Margin Call (2011)
August 29, 2015 6:56 PM - Subscribe

When an entry-level analyst at an unnamed Wall Street firm discovers that their portfolio of assets could melt down, big decisions with world-shaking ramifications get made.

Writer and director JC Chandor's first movie, currently an 88% on Rotten Tomatoes

Roger Ebert:3.5 stars
You don't need to understand a lot about the markets to follow the film. John is a cool, polished Brit who likes to say things like, "Speak to me in plain terms," because his job requires him to manage the corporation but not necessarily understand its business. Indeed, as we now know, a fresh young college graduate could have looked at the balance sheets and clearly seen Wall Street was doomed.

It is up to John to make the margin call. In other words, to order his company to start dumping worthless holdings before the word spread that they are worthless — essentially, betraying their customers. It has now been established that some firms created hedge funds intended to fail, so they could make money betting against them. These they sold to their customers knowing they were worthless.
A.O. Scott: Number Crunching At The Apocalypse
That, in a way, is the message of J. C. Chandor’s “Margin Call,” which does a great deal to humanize the authors — and beneficiaries — of the 2008 financial crisis. But the film, relentless in its honesty and shrewd in its insights and techniques, is unlikely to soothe the wounded pride of the actual or aspiring ruling class. It is a tale of greed, vanity, myopia and expediency that is all the more damning for its refusal to moralize.

There are no hissable villains here, no operatic speeches condemning or celebrating greed. Just a bunch of guys (and one woman, Demi Moore) in well-tailored clothes and a state of quiet panic trying to save themselves from a global catastrophe of their own making. Watching them going about their business, you don’t feel the kind of fury inspired by “Inside Job,” Charles Ferguson’s great muckraking documentary on the origins of the financial crisis, but rather a mix of dread, disgust, pity and confusion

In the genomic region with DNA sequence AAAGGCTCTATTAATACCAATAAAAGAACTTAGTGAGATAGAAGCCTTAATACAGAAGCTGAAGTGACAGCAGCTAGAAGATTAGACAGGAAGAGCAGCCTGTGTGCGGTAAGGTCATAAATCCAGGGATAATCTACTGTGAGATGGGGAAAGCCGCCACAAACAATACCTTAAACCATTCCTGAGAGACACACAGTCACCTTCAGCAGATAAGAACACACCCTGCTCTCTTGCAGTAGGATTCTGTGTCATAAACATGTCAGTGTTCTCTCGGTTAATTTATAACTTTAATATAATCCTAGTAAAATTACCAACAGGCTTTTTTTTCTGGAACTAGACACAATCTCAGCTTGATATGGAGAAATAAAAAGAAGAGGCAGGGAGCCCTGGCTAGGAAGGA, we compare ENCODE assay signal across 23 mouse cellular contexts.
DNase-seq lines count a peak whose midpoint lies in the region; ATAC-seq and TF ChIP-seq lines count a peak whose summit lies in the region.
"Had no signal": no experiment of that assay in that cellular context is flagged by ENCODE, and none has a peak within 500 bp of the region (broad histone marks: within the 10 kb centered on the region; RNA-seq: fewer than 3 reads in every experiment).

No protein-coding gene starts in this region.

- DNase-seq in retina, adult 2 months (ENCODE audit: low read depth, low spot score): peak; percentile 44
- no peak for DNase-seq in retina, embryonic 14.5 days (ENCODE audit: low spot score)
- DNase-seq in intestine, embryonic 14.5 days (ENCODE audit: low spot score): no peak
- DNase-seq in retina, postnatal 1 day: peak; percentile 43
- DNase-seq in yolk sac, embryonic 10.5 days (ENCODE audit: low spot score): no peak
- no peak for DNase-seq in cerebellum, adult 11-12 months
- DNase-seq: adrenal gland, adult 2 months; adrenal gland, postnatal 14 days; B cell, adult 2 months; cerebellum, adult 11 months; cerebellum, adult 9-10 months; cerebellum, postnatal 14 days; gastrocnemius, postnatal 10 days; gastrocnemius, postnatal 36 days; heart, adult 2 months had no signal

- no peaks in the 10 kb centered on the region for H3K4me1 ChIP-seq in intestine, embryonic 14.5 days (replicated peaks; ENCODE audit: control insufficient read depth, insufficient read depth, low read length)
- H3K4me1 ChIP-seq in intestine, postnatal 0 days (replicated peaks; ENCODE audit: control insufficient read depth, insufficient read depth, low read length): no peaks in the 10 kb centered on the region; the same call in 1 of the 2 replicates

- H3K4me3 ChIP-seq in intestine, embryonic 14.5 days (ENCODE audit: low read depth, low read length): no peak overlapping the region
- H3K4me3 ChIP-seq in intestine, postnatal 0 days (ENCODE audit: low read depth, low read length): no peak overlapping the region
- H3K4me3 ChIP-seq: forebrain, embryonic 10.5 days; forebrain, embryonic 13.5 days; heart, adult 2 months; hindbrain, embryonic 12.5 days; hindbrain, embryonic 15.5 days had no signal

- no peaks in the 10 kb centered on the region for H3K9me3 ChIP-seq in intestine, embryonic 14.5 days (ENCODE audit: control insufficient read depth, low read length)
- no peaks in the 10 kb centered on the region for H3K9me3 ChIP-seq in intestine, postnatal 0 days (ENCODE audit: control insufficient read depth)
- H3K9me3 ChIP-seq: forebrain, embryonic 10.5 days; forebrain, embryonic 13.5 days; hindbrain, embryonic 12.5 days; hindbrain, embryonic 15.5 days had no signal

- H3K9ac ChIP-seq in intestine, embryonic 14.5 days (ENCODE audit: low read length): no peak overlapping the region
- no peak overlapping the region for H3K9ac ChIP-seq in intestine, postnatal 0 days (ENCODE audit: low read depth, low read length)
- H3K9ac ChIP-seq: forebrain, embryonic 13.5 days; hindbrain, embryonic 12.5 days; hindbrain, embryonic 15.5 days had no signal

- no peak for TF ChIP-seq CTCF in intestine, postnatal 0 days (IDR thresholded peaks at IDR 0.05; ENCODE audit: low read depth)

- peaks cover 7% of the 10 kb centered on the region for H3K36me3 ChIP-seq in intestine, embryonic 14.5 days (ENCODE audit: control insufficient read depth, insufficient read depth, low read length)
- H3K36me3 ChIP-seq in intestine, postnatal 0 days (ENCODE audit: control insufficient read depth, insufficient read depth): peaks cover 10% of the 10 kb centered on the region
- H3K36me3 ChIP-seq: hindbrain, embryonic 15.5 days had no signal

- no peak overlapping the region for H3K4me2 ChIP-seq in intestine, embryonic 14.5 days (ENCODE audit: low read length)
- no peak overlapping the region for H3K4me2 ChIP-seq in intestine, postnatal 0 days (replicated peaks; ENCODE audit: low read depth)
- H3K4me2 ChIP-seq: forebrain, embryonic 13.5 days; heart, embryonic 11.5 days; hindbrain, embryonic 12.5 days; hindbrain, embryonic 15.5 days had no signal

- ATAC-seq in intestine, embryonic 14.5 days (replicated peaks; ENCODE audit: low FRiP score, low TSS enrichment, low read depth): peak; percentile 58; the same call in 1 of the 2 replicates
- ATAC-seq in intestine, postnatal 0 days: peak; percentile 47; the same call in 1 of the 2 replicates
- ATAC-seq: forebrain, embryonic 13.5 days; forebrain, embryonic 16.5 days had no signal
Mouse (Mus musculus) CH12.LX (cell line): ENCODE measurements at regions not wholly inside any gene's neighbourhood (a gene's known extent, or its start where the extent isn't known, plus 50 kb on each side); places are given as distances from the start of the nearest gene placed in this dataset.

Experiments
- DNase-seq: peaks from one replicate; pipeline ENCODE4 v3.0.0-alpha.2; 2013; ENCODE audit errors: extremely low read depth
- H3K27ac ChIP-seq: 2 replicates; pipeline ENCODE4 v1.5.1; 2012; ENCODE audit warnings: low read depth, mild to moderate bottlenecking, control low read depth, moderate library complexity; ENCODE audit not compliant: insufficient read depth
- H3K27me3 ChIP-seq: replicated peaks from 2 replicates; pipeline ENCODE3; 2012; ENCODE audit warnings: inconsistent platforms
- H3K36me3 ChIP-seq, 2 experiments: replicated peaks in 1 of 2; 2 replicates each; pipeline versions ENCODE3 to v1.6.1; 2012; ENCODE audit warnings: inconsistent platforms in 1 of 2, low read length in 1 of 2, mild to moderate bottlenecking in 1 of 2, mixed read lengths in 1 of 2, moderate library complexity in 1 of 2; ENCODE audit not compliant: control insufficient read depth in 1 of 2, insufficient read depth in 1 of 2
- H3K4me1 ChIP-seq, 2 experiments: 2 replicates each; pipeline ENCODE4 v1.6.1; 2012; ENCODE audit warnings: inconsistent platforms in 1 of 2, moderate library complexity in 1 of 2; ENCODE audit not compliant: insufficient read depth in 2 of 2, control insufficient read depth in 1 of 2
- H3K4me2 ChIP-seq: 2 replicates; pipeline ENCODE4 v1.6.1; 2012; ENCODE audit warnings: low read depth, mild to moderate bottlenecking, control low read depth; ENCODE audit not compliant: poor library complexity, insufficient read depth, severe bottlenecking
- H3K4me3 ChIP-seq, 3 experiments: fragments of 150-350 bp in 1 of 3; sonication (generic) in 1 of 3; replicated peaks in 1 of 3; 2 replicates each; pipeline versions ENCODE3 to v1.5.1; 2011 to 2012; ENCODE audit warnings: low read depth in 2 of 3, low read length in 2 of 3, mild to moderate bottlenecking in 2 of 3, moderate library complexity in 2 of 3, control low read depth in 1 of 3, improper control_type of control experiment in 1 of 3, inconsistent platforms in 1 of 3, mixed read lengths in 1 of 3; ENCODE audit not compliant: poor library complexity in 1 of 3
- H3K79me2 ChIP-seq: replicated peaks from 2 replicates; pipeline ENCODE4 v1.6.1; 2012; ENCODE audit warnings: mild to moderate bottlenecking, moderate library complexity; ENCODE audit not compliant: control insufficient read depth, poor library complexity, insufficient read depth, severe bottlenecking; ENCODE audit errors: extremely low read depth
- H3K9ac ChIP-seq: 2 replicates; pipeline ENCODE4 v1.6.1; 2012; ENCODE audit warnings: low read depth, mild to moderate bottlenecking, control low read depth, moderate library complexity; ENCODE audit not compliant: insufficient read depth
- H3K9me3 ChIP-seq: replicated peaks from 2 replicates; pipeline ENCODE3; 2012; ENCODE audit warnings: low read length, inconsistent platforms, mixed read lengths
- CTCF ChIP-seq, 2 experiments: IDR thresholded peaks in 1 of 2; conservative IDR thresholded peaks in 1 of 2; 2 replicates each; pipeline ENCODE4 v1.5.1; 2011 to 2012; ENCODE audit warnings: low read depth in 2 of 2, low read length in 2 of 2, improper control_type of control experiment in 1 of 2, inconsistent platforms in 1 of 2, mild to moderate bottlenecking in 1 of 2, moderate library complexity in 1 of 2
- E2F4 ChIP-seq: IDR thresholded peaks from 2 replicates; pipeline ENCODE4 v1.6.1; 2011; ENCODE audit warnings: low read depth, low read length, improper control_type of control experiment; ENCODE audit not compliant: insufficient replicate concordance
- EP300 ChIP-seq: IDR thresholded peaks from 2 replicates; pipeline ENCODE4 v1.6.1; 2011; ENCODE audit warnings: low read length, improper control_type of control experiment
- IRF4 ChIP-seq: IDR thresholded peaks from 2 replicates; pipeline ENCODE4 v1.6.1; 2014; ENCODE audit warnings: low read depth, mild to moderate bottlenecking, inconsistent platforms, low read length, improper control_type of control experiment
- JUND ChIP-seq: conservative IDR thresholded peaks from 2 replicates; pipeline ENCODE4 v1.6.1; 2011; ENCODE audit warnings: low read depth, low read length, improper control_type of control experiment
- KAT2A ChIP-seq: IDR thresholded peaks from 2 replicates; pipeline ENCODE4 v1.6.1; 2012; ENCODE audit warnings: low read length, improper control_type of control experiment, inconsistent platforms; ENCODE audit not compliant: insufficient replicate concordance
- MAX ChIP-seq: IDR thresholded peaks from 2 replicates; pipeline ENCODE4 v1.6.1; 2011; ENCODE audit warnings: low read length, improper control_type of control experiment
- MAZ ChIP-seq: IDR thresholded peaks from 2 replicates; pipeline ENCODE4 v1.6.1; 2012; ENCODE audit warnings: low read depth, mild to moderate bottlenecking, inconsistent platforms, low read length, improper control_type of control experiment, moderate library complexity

Also reviewed at The Guardian

A "margin call" is "a broker's demand on an investor using margin to deposit additional money or securities so that the margin account is brought up to the minimum maintenance margin."

This movie is supposedly based on actual events.
posted by the man of twists and turns (5 comments total) 2 users marked this as a favorite
Saw this last year and loved it - the cast were clearly having a ball, but not at the expense of dramatic tension, quite the opposite. So much fun to see Irons unleash his true powers.

perv /God, Zach Quinto is a beautiful man. /perv
posted by Gin and Broadband at 1:02 AM on August 30, 2015

He managed to assemble one heck of a cast for what is otherwise a low-budget movie (I'm guessing - no fancy effects or stunts, mainly offices). I thoroughly enjoyed it. It felt very realistic.

And I believe it was Lehman brothers that inspired it, iirc.
posted by pmurray63 at 11:26 PM on August 30, 2015

Innnteresting style of film, bits of it almost theatrical. Cast were totally having fun.
(And I haven't seen "Paul Bettany" spelt "Zach Quinto" before!)
posted by runincircles at 2:57 AM on August 31, 2015 [2 favorites]

The Epicurean Dealmaker: A Certain Moral Flexibility - "Perhaps the people in my industry are more callous and calculating than others. It is certain we are more willing than some to sacrifice our own in the name of survival. But I will leave it to you, Dear Reader, to decide whether Margin Call is simply an indictment of investment banking, or an indictment of humanity itself."
posted by the man of twists and turns at 12:12 PM on August 31, 2015

This was an extraordinarily well put together little film - I watched it back to back three times after being introduced to it a couple years ago. My girlfriend at the time commented that it's restriction (self-imposed or budget-imposed, I don't know which) limitations on space (basically all takes place in the same building) and time (basically takes place in the early hours of the morning - sort of magnify the incredibly vibrant acting. There's no setting or effects-based competition with the acting and screenwriting for your attention.
posted by AdamCSnider at 4:57 PM on August 31, 2015 [1 favorite]

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